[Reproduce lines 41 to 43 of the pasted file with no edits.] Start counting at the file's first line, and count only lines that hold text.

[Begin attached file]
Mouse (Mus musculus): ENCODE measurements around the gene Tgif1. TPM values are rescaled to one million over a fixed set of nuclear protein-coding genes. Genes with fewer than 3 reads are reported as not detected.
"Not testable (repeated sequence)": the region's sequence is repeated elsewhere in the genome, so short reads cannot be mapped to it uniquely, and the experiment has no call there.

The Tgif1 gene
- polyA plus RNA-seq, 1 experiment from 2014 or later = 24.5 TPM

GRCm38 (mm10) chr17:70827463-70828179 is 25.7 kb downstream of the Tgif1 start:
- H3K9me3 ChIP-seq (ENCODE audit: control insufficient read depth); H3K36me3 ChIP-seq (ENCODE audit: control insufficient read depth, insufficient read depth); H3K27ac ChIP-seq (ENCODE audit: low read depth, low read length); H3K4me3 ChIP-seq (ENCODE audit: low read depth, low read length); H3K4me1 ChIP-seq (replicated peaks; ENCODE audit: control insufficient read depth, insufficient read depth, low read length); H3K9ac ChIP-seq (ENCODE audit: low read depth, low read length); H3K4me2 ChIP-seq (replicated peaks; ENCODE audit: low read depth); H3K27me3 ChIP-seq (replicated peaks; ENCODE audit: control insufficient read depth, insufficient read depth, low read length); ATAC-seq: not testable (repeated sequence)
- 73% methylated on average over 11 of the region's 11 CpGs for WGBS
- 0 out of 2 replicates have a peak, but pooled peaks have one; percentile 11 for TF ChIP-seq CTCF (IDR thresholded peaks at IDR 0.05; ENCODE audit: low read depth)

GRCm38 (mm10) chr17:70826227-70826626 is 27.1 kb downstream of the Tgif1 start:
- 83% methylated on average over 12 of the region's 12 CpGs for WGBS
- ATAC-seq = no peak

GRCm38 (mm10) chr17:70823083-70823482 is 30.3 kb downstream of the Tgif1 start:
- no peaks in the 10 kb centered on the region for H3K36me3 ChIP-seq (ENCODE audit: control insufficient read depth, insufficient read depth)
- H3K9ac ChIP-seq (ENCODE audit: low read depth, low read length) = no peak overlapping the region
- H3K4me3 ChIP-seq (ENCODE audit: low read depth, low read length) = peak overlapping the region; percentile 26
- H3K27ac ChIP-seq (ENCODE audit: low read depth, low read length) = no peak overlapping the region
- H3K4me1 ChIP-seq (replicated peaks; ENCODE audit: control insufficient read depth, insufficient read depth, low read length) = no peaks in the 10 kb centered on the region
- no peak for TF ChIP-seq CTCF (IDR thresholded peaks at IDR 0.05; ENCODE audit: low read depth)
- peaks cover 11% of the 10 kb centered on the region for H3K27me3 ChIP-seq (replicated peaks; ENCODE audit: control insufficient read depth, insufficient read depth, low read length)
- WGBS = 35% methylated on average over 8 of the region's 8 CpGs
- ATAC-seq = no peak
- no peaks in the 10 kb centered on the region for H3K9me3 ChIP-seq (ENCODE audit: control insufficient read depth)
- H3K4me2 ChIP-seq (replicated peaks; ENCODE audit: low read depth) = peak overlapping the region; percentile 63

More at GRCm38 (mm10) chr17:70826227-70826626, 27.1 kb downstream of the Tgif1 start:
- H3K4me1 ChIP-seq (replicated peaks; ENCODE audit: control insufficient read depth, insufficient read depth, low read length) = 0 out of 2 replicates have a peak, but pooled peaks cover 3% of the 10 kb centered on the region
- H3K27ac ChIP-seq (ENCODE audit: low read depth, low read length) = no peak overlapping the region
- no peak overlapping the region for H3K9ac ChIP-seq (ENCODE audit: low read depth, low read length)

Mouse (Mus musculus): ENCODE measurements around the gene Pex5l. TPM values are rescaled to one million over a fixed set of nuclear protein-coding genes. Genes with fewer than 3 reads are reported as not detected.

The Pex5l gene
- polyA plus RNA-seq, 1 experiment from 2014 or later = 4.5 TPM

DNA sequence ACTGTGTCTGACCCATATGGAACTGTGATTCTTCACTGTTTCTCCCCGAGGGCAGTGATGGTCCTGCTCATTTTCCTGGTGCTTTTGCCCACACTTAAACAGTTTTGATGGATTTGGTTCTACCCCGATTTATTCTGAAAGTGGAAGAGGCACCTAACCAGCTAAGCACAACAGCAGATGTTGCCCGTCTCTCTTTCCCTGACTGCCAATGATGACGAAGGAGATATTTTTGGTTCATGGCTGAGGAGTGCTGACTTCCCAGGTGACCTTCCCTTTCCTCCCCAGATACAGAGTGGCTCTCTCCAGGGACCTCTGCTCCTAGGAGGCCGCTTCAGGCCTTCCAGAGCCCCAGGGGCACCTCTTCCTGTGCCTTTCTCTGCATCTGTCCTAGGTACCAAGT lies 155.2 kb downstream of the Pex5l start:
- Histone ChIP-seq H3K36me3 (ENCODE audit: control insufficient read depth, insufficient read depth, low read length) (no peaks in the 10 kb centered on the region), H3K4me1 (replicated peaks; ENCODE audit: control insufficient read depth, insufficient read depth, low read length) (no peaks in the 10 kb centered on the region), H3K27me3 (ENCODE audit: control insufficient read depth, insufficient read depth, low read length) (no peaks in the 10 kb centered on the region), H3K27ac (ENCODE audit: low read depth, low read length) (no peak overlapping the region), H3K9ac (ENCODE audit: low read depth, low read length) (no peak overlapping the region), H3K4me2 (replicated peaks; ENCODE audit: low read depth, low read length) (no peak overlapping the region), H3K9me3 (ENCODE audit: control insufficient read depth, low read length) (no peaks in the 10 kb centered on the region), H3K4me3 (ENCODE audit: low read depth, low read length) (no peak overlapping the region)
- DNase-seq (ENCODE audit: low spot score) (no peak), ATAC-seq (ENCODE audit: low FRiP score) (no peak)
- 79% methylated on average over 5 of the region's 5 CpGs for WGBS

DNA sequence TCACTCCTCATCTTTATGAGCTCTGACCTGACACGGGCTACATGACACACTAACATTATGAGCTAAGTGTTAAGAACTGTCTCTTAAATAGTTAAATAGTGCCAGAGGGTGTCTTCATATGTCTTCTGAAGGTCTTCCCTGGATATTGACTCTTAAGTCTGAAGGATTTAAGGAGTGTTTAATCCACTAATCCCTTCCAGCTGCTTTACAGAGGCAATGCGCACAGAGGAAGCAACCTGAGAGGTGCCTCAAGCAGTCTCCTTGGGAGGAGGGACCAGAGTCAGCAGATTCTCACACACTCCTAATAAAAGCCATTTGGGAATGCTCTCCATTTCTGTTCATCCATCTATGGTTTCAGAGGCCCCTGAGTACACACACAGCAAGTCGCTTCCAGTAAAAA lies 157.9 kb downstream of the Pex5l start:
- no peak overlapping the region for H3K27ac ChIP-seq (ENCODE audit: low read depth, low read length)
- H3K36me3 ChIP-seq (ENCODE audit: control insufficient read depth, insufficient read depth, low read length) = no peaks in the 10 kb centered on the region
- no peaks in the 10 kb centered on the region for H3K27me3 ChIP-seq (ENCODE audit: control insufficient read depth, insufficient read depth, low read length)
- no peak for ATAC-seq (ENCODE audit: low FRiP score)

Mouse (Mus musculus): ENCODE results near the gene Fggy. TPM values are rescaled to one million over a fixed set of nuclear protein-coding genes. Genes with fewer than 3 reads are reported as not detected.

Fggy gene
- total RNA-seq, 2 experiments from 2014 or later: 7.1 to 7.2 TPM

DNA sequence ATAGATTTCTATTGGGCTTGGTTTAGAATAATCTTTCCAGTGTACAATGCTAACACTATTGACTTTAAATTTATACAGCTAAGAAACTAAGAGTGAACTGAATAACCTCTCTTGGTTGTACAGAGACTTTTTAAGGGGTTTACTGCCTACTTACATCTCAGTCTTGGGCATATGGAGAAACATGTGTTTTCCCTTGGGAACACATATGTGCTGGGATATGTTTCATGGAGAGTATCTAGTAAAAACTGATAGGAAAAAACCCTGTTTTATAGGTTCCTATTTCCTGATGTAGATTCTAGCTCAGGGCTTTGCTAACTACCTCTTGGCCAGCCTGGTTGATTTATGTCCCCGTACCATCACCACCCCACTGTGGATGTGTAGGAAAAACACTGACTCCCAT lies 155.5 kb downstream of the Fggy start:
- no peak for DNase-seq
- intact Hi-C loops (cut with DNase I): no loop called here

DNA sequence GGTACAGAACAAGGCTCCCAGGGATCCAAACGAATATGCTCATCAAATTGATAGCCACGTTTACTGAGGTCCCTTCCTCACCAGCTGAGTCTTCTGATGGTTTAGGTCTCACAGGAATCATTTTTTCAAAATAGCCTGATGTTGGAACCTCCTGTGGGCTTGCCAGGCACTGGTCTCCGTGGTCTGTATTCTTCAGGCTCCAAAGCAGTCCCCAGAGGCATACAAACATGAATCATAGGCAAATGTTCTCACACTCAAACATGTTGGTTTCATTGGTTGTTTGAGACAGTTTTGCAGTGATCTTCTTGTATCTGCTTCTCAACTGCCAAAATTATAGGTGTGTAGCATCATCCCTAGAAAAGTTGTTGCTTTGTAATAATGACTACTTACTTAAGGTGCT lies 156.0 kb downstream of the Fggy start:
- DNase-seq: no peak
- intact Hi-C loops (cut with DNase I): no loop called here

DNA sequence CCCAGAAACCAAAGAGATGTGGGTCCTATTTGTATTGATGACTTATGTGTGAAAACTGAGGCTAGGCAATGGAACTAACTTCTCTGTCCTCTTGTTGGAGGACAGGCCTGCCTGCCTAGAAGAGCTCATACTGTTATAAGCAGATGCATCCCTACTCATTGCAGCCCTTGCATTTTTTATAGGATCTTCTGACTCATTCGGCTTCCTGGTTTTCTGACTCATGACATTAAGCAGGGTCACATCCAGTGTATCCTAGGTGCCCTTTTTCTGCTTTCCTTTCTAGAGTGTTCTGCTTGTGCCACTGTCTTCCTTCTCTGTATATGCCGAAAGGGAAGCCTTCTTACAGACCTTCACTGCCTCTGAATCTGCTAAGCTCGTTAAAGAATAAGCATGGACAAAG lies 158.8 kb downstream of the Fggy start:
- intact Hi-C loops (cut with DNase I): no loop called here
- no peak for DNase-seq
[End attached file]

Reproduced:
Fggy gene
- total RNA-seq, 2 experiments from 2014 or later: 7.1 to 7.2 TPM

DNA sequence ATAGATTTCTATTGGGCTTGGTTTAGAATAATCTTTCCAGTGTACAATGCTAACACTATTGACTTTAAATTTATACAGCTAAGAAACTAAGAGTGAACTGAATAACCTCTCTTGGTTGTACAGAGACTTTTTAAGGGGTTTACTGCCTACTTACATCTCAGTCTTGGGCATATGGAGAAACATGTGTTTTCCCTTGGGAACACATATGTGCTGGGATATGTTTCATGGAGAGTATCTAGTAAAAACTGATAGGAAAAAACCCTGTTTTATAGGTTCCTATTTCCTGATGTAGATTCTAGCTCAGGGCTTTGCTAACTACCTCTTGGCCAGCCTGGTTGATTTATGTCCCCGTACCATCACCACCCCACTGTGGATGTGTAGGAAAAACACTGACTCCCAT lies 155.5 kb downstream of the Fggy start: